At EVERY level in your life, no matter what you do, there will ALWAYS be people who rain on your parade. I would argue that the more you go against the grain, the more Negative Nancys, Debbie Downers, and trolls seem to emerge.

If you’re pleasing everyone and everyone agrees with you 100% of the time, you’re not living life to the fullest! (But hey, that’s just my opinion. See what I did there?)

Take it as a sign that you’re moving in the right direction. You’re ruffling feathers, causing a stir, and expanding minds. That will always be uncomfortable for some people.

Keep rising, rock star. Keep rising.


Your energy is your responsibility: both protecting it and projecting it.

This means carefully choosing your tribe, saying no to negativity, putting your needs over others’ wants, and steering clear of energy suckers wherever you can.

Of course, this isn’t always easy, or possible. Sometimes Negative Nancys and Debbie Downers are people we can’t easily avoid, like colleagues or family members.

Make sure to protect your energy around these people. If you feel they won’t be supportive of your latest idea or life move, don’t share it with them.

It’s wonderful to share things with people in your life. However, some people will never understand.

You are under no obligation to share things with people who aren't supportive. You also needn't explain or defend yourself to someone determined to misunderstand.

Just because someone has a less than encouraging opinion doesn’t mean you have to defend it or fight for it.

As my mum always says to me, “Smile, say ‘thank you, great idea’ and then do whatever you were going to do anyway”.

Don’t waste precious energetic bandwidth justifying your position to your detractors. It’s energy better spent chasing your dreams.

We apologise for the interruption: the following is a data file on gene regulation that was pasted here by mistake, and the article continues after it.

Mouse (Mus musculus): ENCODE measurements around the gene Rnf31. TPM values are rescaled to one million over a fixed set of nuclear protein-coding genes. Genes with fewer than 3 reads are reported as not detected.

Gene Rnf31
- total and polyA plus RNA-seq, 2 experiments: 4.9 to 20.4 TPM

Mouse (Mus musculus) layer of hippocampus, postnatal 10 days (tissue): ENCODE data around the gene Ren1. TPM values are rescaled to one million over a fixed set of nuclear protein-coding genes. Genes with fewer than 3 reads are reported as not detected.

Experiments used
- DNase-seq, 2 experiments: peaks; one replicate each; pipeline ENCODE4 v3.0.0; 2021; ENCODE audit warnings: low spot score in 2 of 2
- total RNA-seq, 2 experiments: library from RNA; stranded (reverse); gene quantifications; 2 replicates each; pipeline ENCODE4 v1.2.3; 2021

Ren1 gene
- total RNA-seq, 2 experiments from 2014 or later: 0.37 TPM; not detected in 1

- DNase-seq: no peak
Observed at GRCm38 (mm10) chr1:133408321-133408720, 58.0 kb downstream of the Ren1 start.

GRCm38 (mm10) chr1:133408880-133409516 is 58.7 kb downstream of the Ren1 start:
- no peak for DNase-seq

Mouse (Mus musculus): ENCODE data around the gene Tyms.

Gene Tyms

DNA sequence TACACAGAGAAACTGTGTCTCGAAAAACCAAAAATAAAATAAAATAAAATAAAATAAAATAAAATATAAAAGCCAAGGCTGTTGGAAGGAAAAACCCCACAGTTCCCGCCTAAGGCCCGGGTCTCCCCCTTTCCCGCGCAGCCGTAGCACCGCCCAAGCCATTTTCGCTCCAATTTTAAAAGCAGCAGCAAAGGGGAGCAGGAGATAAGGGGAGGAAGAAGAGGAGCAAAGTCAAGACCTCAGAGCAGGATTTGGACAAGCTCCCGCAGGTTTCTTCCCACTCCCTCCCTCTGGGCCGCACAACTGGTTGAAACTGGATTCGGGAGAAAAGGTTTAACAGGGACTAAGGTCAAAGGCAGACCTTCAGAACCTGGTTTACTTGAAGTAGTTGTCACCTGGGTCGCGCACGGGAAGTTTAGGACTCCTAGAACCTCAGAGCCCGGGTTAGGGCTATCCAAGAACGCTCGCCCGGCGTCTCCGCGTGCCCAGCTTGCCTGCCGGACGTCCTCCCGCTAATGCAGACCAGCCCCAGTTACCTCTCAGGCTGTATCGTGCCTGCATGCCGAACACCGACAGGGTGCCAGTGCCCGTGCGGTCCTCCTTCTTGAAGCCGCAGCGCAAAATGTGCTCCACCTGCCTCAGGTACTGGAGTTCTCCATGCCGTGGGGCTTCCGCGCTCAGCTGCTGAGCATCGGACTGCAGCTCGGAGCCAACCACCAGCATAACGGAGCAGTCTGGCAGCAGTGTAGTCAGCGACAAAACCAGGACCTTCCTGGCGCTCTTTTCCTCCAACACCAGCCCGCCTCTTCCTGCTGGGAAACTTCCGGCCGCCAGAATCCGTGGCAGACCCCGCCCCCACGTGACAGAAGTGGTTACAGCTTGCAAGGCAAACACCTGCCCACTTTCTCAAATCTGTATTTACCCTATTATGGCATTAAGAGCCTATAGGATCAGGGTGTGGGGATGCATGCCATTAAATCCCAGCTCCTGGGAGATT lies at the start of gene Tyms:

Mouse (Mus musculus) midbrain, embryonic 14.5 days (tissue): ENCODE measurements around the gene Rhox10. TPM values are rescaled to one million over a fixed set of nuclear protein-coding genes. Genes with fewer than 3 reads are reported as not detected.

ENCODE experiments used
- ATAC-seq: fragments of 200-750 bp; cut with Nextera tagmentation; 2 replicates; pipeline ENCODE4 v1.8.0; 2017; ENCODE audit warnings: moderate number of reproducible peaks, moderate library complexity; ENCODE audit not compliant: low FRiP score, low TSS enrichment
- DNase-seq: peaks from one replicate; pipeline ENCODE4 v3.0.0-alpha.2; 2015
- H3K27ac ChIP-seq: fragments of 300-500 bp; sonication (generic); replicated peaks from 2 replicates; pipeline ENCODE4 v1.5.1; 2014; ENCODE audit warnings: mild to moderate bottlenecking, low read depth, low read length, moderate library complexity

As Winston Churchill said:

“You will never reach your destination if you stop and throw stones at every dog that barks.” — Winston Churchill

Sometimes it’s easier to do the thing first and tell them afterward. As my bestie once said to me, “It’s easier to apologize than ask for permission.”

(Disclaimer: Unless, of course, the person in question is a key stakeholder, like your spouse, your boss, or your parents if you are under 18 and/or still living under their roof.)


Whenever I feel triggered by someone else, I now recognize that something within me needs healing. Otherwise, I’d be able to laugh it off and keep moving.

My belief in the law of attraction has transformed the way I view my interactions with other people. If something appears in our outer world it’s a reflection of our internal state.

So I spend some time gently reflecting:-

  • What about this person’s comment triggered me?

  • Is this a belief or doubt I have too?

  • What’s really going on here?

  • What is it more empowering to believe instead?

  • Is this my stuff, or theirs?


In her incredible Netflix show, The Call to Courage, my hero Brene Brown famously says:

“If you’re not in the arena also getting your ass kicked, I’m not interested in your feedback.” — Brene Brown

Case in point: if I told Warren Buffet about my investment plans and he told me it was a recipe for disaster, I’d listen to him.

If, on the other hand, such advice came from an acquaintance at a cocktail party whose finances were a clusterfuck, I’d smile, nod, and keep doing my thing.

Unless the opinion comes from someone who is getting the results you want, don’t listen. Think critically about the source of information.